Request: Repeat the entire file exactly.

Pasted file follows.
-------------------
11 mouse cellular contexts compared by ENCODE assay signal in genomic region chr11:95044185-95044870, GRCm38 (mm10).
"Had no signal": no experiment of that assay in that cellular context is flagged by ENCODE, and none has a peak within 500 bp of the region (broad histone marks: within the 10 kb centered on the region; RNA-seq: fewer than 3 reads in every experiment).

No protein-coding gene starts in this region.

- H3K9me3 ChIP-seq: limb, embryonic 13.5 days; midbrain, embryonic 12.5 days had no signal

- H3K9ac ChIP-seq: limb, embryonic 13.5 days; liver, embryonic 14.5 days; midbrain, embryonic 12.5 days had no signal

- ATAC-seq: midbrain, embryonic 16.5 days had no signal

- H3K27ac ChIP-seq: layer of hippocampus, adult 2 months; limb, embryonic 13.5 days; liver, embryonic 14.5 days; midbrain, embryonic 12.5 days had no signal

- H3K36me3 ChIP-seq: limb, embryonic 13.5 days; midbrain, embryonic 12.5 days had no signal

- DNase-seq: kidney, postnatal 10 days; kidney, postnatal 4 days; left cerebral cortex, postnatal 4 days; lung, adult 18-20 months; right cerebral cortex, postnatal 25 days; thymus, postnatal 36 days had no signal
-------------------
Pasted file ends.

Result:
11 mouse cellular contexts compared by ENCODE assay signal in genomic region chr11:95044185-95044870, GRCm38 (mm10).
"Had no signal": no experiment of that assay in that cellular context is flagged by ENCODE, and none has a peak within 500 bp of the region (broad histone marks: within the 10 kb centered on the region; RNA-seq: fewer than 3 reads in every experiment).

No protein-coding gene starts in this region.

- H3K9me3 ChIP-seq: limb, embryonic 13.5 days; midbrain, embryonic 12.5 days had no signal

- H3K9ac ChIP-seq: limb, embryonic 13.5 days; liver, embryonic 14.5 days; midbrain, embryonic 12.5 days had no signal

- ATAC-seq: midbrain, embryonic 16.5 days had no signal

- H3K27ac ChIP-seq: layer of hippocampus, adult 2 months; limb, embryonic 13.5 days; liver, embryonic 14.5 days; midbrain, embryonic 12.5 days had no signal

- H3K36me3 ChIP-seq: limb, embryonic 13.5 days; midbrain, embryonic 12.5 days had no signal

- DNase-seq: kidney, postnatal 10 days; kidney, postnatal 4 days; left cerebral cortex, postnatal 4 days; lung, adult 18-20 months; right cerebral cortex, postnatal 25 days; thymus, postnatal 36 days had no signal